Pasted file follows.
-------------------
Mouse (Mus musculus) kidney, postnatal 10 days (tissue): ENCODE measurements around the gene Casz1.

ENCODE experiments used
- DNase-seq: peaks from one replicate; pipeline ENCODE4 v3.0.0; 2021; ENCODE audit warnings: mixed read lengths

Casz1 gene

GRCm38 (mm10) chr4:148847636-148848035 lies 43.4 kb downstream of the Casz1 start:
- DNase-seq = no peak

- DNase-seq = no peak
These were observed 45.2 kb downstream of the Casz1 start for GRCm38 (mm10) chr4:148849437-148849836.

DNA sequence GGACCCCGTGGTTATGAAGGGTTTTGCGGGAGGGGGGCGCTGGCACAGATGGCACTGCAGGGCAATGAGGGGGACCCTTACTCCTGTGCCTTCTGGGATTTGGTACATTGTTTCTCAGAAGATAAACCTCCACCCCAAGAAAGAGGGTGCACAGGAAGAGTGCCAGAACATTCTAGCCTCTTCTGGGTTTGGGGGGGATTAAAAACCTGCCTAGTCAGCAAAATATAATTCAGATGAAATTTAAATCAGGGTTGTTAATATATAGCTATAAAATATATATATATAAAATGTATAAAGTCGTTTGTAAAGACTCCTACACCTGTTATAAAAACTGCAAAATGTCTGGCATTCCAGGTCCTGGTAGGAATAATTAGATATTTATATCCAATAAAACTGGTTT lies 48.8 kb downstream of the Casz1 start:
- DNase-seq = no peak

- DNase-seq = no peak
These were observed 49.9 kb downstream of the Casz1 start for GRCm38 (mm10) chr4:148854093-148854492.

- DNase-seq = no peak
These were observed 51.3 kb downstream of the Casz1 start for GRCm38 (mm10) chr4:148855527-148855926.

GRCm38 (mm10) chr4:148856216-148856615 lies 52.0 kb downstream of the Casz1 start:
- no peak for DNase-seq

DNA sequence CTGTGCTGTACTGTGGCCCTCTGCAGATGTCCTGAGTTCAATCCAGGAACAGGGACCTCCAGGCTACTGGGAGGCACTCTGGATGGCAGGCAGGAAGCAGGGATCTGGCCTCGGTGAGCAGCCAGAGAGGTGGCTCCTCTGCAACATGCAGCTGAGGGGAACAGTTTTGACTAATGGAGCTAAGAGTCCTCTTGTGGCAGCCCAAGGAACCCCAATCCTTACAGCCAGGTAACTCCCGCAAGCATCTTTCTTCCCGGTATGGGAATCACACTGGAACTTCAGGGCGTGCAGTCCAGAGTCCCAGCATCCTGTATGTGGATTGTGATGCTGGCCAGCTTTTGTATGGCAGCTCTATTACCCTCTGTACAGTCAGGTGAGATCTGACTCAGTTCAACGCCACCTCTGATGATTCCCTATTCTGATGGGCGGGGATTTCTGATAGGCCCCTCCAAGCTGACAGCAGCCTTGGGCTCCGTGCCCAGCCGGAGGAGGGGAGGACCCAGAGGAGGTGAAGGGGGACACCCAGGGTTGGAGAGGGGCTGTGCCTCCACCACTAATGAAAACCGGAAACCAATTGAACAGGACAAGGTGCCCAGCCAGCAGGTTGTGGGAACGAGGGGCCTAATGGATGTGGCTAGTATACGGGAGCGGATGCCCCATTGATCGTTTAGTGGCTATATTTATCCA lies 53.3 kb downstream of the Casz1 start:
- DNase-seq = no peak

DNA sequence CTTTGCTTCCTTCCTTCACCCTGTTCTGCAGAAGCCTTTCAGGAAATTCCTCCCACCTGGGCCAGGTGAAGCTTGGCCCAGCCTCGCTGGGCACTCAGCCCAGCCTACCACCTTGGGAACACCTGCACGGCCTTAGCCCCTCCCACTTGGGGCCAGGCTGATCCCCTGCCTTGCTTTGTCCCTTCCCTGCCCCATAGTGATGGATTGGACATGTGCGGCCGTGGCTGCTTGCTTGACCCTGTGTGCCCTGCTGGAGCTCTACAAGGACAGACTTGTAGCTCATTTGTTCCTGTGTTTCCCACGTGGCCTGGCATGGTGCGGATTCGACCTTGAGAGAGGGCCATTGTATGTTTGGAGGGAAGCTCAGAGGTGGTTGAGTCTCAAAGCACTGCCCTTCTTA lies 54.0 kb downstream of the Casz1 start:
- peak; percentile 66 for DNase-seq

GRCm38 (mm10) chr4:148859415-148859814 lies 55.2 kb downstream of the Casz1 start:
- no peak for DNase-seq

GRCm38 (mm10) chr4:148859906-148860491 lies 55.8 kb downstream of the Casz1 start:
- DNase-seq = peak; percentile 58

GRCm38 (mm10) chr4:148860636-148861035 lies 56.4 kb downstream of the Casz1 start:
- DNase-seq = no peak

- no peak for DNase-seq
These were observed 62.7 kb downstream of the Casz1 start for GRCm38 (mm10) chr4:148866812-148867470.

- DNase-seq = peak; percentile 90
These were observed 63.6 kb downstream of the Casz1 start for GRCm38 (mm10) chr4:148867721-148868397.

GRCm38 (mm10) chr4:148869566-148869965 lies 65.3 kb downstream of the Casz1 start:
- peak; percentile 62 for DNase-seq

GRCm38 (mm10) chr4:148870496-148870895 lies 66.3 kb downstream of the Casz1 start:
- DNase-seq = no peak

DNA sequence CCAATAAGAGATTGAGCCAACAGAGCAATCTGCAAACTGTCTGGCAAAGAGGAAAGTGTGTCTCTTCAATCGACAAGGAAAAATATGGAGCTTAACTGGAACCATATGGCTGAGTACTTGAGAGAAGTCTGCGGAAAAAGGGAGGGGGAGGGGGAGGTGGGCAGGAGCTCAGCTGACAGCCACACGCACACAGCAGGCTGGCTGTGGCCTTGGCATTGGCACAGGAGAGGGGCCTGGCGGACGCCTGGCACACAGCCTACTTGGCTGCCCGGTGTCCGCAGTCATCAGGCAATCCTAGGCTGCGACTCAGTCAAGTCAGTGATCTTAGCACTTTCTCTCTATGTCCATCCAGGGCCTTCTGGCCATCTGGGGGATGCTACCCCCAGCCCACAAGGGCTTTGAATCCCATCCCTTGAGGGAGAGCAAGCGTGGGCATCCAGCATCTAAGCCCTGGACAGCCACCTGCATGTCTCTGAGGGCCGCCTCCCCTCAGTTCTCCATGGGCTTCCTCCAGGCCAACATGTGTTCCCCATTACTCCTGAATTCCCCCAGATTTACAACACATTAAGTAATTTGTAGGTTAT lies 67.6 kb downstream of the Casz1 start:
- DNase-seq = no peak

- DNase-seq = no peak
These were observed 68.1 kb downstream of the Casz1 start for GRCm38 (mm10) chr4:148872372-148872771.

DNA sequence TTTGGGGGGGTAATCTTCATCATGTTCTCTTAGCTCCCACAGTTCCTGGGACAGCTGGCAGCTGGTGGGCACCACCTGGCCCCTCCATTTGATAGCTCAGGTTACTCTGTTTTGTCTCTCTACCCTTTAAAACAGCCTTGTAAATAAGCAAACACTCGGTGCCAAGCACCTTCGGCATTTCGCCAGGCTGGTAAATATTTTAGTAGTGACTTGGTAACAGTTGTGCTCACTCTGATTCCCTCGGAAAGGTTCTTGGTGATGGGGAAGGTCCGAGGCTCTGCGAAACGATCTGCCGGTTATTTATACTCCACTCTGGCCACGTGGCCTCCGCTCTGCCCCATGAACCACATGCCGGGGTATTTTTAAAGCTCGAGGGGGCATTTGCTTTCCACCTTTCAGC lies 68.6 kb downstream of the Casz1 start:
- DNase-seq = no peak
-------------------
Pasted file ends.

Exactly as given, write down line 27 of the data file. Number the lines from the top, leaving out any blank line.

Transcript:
- no peak for DNase-seq